Jason has published a fun and insightful take on the class – and on wine talk in general – over at Table Matters (a story in which I play the part of a Brett Nazi, though my reaction to the Bretty wine might have been a bit over-emphasized in that tale… or not, I was onto beer by then, so who knows…).

Scanning the faces of those kids (I can call them “kids” now that I’m 40, right?), sitting in two rows against the long side of the cramped rectangular classroom, I got a microcosm of the East Coast wine drinking future. Some stared pretty intently, offering quiet comments when a topic or wine really struck them. Others were yawning (hey, Wine Appreciation is a better elective than “Math Models In Chemistry,” right?). And others were clearly having revelations about their own tastes and the at lovable madness that is the diversity of wine just within Australia itself.

None of them had any fear whatsoever of trying a new region, grape, or blend. None of them had any concern more pressing than the price point of each bottle ($12 and under seemed to be the realistic cut off for future purchases).

And none of them – not a single one – has ever followed the advice of a wine critic…

Read the rest of this stuff »

A Millennial’s Open Letter To The Wine Industry: I Would Love Your Wine, If I Could Afford It (Guest Post)

Vinted on November 13, 2012 under commentary, guest posts

[ Editor’s note: following is a guest post from the 1WD intern: the young, unpaid Shelby Vittek. While Shelby may be young, she’s got better creds than a lot of would-be wine media folks out there: she’s been writing about wine for the millennial set for the better part of a year, is already working on her first book (a guide to wine for college students), and has been published in the Washington Post's travel section.  Her current writing gig is for the newly re-launched TableMatters.com. To give Shelby a break from having to catalog the small ocean of samples in my basement, we’re going to let her flex her writing muscles with guest posts centering on how young wine buyers view the wine world. We often talk about the Millennial wine buying generation here on 1WD, but this is a chance for you to get the scoop on Millennial wine habits directly from the source. You can follow Shelby on twitter at @BigBoldReds. Let us know what you think (but keep things civil, you opinionated b*stards!). Enjoy! ]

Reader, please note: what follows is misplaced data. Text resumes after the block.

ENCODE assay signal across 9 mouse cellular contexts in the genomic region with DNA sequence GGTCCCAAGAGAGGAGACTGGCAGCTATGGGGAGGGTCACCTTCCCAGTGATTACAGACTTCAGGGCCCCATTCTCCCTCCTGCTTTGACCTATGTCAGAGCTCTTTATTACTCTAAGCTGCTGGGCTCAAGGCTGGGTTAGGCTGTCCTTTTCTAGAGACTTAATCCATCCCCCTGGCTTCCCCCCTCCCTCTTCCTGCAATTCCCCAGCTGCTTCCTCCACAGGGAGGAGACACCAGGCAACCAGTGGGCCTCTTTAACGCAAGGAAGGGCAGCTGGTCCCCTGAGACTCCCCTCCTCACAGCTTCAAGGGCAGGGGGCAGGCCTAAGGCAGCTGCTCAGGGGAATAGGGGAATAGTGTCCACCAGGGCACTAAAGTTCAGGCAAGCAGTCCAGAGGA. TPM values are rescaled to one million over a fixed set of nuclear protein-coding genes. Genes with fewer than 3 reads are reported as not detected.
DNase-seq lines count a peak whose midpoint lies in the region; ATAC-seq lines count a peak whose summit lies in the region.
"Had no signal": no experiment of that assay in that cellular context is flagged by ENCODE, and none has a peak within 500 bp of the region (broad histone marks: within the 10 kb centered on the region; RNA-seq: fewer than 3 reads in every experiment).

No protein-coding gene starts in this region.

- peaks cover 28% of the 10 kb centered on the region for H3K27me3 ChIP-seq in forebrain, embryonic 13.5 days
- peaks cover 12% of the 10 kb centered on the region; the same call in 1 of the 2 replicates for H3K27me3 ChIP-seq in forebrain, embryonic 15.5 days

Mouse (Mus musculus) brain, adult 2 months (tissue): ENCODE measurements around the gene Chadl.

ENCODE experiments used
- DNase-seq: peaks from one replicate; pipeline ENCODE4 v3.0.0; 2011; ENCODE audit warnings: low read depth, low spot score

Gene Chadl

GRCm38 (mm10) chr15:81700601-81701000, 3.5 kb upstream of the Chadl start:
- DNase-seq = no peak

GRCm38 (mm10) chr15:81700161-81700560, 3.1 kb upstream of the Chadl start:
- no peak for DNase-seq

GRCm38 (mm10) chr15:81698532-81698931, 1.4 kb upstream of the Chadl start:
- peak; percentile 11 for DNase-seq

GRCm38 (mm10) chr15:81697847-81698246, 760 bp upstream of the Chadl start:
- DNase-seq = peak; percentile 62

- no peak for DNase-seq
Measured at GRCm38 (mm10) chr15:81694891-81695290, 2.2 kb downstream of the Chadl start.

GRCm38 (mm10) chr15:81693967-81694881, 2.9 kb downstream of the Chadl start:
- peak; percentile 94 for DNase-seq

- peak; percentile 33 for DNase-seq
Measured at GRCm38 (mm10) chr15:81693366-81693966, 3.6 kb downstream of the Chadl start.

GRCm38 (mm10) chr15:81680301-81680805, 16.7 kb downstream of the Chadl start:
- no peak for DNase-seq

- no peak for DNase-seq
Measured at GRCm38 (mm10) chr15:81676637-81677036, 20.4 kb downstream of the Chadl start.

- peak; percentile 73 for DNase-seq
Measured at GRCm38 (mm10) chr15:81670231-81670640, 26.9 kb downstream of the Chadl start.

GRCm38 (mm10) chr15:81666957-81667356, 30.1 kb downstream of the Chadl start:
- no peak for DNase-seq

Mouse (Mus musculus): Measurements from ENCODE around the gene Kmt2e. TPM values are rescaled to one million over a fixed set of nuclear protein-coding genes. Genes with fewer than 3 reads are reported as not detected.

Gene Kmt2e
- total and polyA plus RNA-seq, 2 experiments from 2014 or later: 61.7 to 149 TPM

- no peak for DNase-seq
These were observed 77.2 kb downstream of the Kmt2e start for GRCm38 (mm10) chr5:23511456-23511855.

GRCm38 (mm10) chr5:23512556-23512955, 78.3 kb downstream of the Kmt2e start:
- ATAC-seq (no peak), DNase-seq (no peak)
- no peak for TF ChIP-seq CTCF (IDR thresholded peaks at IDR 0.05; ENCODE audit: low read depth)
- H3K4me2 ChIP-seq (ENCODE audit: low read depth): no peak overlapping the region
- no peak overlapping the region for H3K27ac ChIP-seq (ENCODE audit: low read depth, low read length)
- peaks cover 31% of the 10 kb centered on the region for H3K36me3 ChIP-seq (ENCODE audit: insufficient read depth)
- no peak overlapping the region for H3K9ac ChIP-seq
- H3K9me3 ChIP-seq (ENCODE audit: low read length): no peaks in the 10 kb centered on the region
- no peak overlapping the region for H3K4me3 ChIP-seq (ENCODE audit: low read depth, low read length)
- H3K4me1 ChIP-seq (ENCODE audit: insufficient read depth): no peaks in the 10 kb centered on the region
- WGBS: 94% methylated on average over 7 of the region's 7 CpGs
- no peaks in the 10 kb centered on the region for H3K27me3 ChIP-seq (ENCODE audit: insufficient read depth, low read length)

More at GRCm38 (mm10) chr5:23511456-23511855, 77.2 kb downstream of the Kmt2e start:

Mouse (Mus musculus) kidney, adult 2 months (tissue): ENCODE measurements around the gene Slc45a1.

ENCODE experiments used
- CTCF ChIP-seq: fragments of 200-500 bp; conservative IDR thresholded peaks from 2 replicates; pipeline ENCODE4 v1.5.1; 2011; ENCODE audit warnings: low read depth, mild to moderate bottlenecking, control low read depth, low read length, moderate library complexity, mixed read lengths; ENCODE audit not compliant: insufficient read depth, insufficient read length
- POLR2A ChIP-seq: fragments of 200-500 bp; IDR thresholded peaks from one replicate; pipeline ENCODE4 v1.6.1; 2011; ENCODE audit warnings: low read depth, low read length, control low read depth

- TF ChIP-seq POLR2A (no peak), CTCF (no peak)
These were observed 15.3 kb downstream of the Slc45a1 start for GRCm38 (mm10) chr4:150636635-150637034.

My usual cutoff price for a bottle of wine is ten dollars.

Yes, you read that correctly: $10 or less.

My problem isn’t that I don’t enjoy drinking higher-end wines, ones that are older or more intriguing – it’s just that frankly, I can’t afford them.

I’m part of the younger generation of wine-curious Millennials – the ones who have entered into the world of legal wine-buying and consumption age in the past few years. We are supposedly the generation of wine drinkers believed to be the almighty saviors of the wine industry. But finding an interesting, relatively delicious bottle of wine that doesn’t give me anxiety when I think about making rent at the end of the month is a never-ending challenge.

While I don’t anticipate these wines will blow me away the same way an older Barolo or an aged Riesling does, I want to be able to take pleasure in a glass alone after work (or rather, hours of organizing the mass amounts of wine samples in Joe’s basement). I want to share a bottle with friends without being embarrassed or horrified by the quality of my selection. (I have been deemed the know-it-all-wine-friend, after all.) And when I go home to visit my mother, I want to bring a bottle with me that impresses both her and her more sophisticated palate, without my budget-savvy ways being given away.

You may be shaking your head, or rolling your eyes at how frugal I am with my wine purchases. Maybe you think I’m crazy for expecting a ten-dollar bill to be traded for a beautifully perfumed wine that also delivers rich flavors. But I assure you, I am not insane, and I am definitely not alone. Many other younger Millennials are in the same boat as I am…